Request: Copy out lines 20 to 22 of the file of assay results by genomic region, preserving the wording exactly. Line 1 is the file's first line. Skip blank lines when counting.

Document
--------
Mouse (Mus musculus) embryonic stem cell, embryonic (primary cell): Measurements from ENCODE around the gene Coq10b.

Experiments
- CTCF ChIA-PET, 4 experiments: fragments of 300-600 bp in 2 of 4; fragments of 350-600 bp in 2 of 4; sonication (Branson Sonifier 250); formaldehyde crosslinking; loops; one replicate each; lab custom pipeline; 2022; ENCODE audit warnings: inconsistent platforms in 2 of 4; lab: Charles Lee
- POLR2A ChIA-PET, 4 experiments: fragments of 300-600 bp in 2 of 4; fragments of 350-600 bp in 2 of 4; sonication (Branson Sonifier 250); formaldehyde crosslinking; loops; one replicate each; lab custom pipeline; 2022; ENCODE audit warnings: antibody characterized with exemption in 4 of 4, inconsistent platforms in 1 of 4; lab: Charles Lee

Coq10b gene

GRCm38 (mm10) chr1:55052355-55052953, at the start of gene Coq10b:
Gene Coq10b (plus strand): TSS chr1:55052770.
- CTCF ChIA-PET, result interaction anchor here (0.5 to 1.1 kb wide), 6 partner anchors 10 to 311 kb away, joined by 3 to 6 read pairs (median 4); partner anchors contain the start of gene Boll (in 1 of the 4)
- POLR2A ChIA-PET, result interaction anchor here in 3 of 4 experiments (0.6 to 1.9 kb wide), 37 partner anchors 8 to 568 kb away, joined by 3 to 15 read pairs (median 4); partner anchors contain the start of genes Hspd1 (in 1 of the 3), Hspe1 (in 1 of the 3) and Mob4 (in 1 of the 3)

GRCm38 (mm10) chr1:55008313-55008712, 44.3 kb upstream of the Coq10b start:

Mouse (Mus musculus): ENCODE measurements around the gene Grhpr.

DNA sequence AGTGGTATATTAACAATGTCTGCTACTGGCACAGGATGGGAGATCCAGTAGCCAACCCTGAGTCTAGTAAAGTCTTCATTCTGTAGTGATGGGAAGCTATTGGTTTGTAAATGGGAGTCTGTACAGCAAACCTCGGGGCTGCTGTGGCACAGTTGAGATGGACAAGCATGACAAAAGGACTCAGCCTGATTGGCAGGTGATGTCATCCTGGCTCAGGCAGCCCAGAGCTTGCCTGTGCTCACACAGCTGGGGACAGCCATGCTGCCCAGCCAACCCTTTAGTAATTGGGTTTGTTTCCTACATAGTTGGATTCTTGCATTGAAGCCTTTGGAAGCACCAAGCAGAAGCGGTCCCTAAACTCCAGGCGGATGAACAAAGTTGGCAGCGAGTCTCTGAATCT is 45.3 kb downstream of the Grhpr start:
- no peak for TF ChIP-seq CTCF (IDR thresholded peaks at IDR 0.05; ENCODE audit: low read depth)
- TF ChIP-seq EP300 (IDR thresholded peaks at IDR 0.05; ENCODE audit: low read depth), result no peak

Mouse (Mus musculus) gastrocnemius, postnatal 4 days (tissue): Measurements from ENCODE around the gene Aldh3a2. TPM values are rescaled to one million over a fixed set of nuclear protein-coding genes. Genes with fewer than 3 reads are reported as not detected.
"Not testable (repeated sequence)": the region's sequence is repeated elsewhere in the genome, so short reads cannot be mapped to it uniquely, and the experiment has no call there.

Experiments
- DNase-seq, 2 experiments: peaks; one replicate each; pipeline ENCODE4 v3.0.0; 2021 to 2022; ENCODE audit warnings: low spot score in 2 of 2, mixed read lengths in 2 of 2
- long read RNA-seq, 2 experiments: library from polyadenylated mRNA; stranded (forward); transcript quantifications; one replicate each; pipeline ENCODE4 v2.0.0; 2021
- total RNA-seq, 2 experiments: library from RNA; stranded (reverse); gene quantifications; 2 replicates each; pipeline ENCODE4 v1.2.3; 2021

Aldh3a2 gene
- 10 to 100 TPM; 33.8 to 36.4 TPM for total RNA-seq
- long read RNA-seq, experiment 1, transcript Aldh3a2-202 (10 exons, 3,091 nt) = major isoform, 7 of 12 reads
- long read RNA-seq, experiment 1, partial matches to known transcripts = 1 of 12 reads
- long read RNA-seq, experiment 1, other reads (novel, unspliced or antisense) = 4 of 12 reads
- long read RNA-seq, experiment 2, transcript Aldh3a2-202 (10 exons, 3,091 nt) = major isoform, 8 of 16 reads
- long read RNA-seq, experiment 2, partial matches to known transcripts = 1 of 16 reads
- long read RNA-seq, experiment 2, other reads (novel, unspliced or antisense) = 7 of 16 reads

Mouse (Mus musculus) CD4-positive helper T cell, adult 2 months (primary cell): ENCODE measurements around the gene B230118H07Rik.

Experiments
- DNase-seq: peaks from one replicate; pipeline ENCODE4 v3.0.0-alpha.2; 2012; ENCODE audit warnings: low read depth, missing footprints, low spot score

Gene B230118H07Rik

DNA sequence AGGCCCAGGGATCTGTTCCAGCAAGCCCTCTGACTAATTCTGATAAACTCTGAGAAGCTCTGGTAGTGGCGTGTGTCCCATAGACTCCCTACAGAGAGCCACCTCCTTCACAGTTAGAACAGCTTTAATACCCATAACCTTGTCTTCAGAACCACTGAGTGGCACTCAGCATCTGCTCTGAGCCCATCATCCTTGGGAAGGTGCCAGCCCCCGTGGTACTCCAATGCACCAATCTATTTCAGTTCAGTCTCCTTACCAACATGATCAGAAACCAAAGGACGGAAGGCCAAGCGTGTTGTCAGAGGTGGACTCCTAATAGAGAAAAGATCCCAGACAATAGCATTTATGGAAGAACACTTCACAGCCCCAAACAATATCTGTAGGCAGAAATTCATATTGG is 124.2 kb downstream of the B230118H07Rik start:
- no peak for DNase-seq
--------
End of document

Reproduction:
- total RNA-seq, 2 experiments: library from RNA; stranded (reverse); gene quantifications; 2 replicates each; pipeline ENCODE4 v1.2.3; 2021

Aldh3a2 gene
- 10 to 100 TPM; 33.8 to 36.4 TPM for total RNA-seq